0f ae a0-b7
0f ba 00-1f
0f ba 40-5f
0f ba 80-9f
0f ba c0-df
0f c4 00-bf
0f c5 00-bf
0f c7 04
0f c7 05
0f c7 14
0f c7 15
0f c7 1c
0f c7 1d
0f c7 24
0f c7 25
0f c7 2c
0f c7 2d
0f c7 34
0f c7 35
0f c7 3c
0f c7 3d
0f c7 40-47
0f c7 50-87
0f c7 90-bf
0f d6 04
0f d6 05
0f d6 0c
0f d6 0d
0f d6 14
0f d6 15
0f d6 1c
0f d6 1d
0f d6 24
0f d6 25
0f d6 2c
0f d6 2d
0f d6 34
0f d6 35
0f d6 3c
0f d6 3d
0f d6 40-bf
0f d7 04
0f d7 05
0f d7 0c
0f d7 0d
0f d7 14
0f d7 15
0f d7 1c
0f d7 1d
0f d7 24
0f d7 25
0f d7 2c
0f d7 2d
0f d7 34
0f d7 35
0f d7 3c
0f d7 3d
0f d7 40-bf

The anomalies can be demonstrated in 16-bit mode, too. The onlychange is that the x4/x5/xc/xd entries are replaced with x6/xe. 64-bitmode should behave in the same way, since it's only a matter of aprefix to switch from 32 to 64 bits. For earlier Intel CPUs, there areadditional opcodes that behave in the same way. CPUs with VT-xtechnology actually reduce the gap in the 0f c7 range. CPUs with SSSE3technology (i.e., Core 2 and later CPUs) potentially introduce gaps inthe 0f 38 range. Presumably AMD CPUs will behave in the same way.

An interesting bug was also revealed in Windows NT – an invalidopcode that causes a page fault actually triggers a blue screen crashinstead. However, since Microsoft no longer supports Windows NT, thiswill probably never be fixed.

Some people might point to the Intel documentation, which says thatthe page fault has a higher priority than the invalid opcode exception,so of course it would happen that way. Yes, that's what thedocumentation says, but no, that's not what it says."Priority" is for servicing the exception, not for raising theexception. Anyway, I'm not saying that it's a bug, I'm saying that it'san anomaly. Intel, on the other hand, apparently considers it a bug, atleast for the Core Duo processor, where the specification update notes(vaguely) this behaviour, though even the Pentium 3 demonstrates thisbehaviour.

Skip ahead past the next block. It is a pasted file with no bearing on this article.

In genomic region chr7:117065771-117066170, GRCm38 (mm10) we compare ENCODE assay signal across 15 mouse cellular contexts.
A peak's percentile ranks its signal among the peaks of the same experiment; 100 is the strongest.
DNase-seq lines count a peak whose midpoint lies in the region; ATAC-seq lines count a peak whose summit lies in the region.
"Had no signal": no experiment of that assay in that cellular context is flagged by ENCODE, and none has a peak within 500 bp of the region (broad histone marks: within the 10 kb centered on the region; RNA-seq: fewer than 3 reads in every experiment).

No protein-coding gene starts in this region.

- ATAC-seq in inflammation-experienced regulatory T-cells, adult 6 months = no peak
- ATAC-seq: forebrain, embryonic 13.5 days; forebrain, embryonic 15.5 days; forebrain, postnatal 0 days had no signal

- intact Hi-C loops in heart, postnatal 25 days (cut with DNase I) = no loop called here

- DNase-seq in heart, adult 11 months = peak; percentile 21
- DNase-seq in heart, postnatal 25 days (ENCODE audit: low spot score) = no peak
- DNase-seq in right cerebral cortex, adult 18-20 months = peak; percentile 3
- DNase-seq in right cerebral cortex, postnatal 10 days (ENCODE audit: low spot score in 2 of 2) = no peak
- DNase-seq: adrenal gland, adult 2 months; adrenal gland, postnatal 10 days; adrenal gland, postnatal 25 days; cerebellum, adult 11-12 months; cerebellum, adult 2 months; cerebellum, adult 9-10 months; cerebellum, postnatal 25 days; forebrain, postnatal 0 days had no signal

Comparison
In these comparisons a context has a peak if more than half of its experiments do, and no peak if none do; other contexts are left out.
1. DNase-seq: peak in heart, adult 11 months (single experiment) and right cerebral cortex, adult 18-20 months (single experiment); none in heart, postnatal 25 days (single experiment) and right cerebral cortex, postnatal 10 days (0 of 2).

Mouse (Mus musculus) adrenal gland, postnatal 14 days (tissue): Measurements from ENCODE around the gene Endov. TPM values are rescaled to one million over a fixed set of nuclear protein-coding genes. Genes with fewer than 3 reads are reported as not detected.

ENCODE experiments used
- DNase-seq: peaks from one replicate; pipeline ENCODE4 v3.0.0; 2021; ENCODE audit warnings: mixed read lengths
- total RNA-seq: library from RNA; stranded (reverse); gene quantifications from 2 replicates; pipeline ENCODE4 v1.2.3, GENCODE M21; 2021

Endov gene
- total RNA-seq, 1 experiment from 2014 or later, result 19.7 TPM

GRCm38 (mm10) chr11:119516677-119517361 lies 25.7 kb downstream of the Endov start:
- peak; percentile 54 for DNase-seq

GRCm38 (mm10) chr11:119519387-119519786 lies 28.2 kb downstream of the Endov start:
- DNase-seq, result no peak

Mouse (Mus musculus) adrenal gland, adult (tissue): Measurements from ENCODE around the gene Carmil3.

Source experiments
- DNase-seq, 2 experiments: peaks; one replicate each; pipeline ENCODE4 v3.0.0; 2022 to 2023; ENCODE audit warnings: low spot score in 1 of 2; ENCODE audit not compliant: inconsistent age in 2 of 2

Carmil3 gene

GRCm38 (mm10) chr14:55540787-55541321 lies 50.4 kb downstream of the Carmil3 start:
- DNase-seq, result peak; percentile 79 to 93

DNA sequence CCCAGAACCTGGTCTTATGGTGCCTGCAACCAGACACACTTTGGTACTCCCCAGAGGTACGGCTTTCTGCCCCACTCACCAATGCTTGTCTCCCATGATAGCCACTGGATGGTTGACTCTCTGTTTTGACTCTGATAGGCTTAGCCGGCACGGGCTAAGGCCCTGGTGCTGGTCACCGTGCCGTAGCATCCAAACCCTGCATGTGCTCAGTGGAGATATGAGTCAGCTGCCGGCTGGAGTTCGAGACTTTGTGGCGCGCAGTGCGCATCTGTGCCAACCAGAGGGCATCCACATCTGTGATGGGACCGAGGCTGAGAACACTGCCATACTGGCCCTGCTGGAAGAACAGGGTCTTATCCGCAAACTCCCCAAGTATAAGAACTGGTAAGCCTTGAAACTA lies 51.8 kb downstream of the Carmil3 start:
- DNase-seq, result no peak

There's another anomaly, when we play with these opcodes:

0f 20
0f 21
0f 22
0f 23

They are documented as accepting only register encodings ("The 2bits in the mod field are always 11B"). Therefore, anything else shouldcause an exception, but that's not what happens. In fact, they supportthe full range of encodings, but in a special way. The quote shouldactually say, "The 2 bits in the mod field are always interpreted as11B". That is, no matter what value is in the mod field, theinstruction always decodes to a register access, not a memory access.So, for those opcodes, there is no ModR/M parsing, no fetch ofadditional bytes, and no page fault.

Here's another anomaly: 0f 18 (prefetch) is undocumentedly fullyallocated. Only the first four entries are documented, but the otherfour also execute without exception. I don't know how to test what theyare doing, though.

Finally, 0f 1f (multi-byte NOP) is also undocumentedly fully allocated. Interestingly, despite its name, it does access memory if the Mod/RM byte tells it to, so this "No OPeration" can cause page faults. Not quite a NOP after all.